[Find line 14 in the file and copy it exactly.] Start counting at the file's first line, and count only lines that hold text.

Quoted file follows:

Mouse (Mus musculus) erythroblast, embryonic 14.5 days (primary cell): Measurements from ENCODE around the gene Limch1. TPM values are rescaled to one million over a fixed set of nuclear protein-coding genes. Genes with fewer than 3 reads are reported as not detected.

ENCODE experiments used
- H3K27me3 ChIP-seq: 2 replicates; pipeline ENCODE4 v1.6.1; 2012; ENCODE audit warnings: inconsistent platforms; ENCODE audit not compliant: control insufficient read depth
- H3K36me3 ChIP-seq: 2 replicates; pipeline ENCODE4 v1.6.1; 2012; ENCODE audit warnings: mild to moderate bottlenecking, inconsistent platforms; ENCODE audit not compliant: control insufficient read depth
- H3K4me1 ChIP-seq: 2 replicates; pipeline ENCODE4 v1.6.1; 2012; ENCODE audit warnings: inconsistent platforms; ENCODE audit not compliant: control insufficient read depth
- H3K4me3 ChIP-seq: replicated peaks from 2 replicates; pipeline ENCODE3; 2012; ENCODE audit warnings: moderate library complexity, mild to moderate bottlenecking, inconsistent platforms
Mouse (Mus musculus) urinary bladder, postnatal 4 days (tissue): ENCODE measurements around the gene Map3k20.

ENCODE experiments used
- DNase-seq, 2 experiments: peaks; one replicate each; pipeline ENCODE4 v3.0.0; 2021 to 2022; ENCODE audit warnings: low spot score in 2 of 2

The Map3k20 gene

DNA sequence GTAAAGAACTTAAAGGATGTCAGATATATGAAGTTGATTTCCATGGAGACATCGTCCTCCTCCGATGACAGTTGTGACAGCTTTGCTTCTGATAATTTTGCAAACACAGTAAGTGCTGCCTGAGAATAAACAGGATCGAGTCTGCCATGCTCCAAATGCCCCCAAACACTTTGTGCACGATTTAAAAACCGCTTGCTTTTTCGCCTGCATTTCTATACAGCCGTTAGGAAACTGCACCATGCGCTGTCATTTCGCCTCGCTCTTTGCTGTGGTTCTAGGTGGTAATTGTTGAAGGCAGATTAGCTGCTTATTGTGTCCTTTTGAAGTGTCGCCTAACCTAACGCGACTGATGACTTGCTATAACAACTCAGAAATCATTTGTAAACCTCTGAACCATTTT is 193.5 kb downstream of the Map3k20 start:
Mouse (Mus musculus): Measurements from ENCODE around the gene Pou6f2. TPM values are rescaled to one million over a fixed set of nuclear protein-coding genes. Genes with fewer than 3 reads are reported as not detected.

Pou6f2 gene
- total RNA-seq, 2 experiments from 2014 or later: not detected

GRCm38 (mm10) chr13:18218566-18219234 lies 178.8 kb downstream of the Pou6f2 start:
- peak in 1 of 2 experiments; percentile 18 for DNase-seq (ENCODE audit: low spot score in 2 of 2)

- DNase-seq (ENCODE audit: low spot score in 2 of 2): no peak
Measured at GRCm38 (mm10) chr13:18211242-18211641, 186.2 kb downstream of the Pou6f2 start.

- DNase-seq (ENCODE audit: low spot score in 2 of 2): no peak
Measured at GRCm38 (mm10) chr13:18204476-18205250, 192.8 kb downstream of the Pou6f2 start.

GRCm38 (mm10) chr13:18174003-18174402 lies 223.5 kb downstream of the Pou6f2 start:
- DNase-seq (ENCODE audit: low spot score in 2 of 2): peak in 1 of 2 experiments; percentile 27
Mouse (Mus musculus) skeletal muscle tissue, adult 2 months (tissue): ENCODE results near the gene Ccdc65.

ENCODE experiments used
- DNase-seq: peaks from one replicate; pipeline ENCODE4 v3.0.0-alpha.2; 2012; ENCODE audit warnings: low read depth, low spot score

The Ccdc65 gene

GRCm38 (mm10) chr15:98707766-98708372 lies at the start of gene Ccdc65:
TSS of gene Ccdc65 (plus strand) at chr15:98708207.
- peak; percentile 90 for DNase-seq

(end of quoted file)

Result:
- total RNA-seq, 2 experiments from 2014 or later: not detected